Brenda unexpectedly became a single mum in the 1970s, after moving back home to the East End. She describes the ups and downs of bringing up her son with his grandparents living next door.
Ep04: Right Next Door
Rosa: So here in the garden we can see your next door
And that’s where you grew up
And that’s where I grew up, yes. Outside toilet and everything.
Hi, my name is Brenda Crew, I was born in 1947 and I’ve lived in Plaistow mostly, all my life. And this is my little bit of the story.
I’m Rosa Schling, I’m a new parent, and I’ve been recording memories of childcare and parenting in London’s East End. This is Holding the Baby, an On the Record podcast.
I got married from next door and my husband was in the RAF. And we were just living in different places for four years, all around the country, and then two years after we married I had my son.
So what was it like having Kevin when you were over there on the RAF base?
No! It was so lonely. It really, really was. I had Kevin on the Friday and mum and dad came up on the Sunday, and then I came out of hospital the following Friday and that was it. I was on my own. And being on my own for two years I had to learn, but I coped. So, Kevin had two good years of just mummy. [laughter]
I didn’t want him out of my sight. And my dog felt the same, I know it sounds silly, but she was guarding the pushchair or the pram. Anyone came near the pushchair ‘Grrr’ she’d growl! And she even growled at David [Kevin’s father] so that was a start. He wasn’t wanted. But no, Kevin and I coped and our bond is really good. It is a nice, mother and son relationship.
So what was it like when you came back?
It was like I’d never been away, to be honest, except it was a different house.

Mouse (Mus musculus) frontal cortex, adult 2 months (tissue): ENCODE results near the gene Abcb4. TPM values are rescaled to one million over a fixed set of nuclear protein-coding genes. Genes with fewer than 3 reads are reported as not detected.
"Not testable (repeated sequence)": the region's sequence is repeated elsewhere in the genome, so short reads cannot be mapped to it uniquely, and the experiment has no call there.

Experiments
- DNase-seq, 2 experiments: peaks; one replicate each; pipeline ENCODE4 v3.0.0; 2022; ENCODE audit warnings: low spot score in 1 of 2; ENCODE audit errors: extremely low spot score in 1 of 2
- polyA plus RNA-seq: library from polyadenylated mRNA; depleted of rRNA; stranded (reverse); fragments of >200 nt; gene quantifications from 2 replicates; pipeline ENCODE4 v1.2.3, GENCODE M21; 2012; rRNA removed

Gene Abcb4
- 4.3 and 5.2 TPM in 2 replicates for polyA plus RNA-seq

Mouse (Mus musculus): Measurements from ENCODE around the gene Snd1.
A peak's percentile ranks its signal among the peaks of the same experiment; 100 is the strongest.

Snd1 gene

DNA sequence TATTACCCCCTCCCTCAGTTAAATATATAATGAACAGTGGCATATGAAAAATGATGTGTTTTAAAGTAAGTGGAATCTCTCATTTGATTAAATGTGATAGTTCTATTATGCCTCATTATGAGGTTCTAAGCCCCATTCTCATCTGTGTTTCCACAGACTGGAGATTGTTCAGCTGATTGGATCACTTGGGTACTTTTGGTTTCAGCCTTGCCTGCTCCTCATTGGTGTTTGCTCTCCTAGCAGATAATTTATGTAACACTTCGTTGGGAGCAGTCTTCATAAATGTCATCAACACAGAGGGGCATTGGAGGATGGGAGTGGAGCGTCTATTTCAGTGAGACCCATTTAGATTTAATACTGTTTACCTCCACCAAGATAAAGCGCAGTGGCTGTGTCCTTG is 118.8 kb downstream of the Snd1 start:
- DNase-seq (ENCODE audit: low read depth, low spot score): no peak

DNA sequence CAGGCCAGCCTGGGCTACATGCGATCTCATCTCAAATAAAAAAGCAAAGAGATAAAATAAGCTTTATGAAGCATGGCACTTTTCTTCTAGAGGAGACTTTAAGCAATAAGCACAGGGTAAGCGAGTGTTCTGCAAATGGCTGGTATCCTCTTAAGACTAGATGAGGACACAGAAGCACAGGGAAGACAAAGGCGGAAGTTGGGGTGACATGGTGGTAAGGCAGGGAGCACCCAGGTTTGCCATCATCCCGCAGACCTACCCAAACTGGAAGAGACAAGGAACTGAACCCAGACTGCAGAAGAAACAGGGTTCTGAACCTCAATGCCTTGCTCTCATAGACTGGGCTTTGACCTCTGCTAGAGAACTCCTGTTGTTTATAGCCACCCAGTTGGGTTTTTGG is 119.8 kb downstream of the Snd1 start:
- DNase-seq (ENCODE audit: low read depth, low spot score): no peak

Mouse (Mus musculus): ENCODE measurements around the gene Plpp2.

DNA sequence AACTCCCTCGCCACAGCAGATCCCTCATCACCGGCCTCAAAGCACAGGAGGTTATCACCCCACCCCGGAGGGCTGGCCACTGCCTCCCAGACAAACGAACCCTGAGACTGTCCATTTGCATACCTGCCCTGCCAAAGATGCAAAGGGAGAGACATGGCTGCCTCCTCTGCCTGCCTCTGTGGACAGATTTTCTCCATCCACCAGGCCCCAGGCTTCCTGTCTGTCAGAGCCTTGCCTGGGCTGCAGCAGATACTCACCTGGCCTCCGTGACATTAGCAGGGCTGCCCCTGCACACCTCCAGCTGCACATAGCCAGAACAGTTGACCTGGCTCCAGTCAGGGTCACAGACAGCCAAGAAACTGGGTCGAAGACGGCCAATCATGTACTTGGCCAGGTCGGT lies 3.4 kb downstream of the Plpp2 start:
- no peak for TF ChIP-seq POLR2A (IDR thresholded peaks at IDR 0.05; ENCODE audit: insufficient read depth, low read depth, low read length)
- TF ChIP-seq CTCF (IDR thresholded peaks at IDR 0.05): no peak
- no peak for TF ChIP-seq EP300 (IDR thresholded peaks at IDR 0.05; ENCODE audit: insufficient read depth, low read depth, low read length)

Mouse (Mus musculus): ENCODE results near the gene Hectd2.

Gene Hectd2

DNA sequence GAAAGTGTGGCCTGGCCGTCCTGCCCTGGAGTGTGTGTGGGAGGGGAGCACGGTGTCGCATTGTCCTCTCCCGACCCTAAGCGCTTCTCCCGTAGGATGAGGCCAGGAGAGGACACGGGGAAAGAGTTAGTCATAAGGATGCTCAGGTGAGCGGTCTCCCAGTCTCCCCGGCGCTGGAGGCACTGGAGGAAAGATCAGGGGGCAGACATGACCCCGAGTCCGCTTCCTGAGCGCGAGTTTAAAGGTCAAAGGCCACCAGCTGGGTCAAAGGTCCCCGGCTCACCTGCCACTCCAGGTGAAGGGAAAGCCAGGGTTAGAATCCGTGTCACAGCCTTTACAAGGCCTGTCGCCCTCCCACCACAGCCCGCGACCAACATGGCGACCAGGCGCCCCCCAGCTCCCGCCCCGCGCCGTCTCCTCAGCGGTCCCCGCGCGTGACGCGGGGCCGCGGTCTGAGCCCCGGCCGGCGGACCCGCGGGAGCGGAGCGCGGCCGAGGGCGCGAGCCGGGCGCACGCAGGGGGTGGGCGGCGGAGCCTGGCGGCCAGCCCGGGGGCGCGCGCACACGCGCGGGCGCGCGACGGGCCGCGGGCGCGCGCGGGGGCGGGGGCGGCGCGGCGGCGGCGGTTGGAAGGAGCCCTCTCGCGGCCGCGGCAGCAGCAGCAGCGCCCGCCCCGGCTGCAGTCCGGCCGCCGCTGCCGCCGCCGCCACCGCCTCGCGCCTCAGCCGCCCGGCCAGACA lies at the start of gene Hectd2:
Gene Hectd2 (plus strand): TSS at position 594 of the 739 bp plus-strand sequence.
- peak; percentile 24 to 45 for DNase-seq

To be truthful, I divorced David. It was because I was here, David was there, in the camp and he lived his own life and I lived mine with Kevin and it just didn’t work. And Kevin was five when I divorced. David was never, ever around, which was a shame, but my dad was the father figure and we had a gate erected in the garden so that we could just go through to each others houses. When Kevin was able to lift the latch, he would always be in with nanny and grandad.
Do you see things as being quite different for single parents now?
No, not really. When it was open evening in school his teacher said ‘You would never think that Kevin was [from] a one-parent family. You know, he’s fine. We could say ‘That’s a one-parent child, that’s a one-parent child, but we never realised that Kevin was a one-parent.’ So I think I done quite a good job. [laugh] Mum and Dad wouldn’t say that but I think I did. I tried my best. And that’s all you can do, is try your best.
You don’t think your mum and dad would say that?
I don’t know. I was quite a strict mum, not unkindly -but I didn’t want Kevin to get into trouble or be a typical one-parent child so I suppose I was a bit hard, but Mum and Dad said I was too hard. If I said ‘Kevin, please don’t do that’ he would go straight into Nanny and Grandad and say ‘Mummy said I can’t watch television’ or something and then they would come in and say ‘Why can’t he watch the television, you’re being too hard on him’. ‘Mum!’ you know, it was awful sometimes having them Right. Next. Door. No, really hard. But all in all it was good because then I knew that I had security in them, and Kevin did as well and I could rely on them to babysit if I had something to do. So all in all it was okay.
[music and end credits]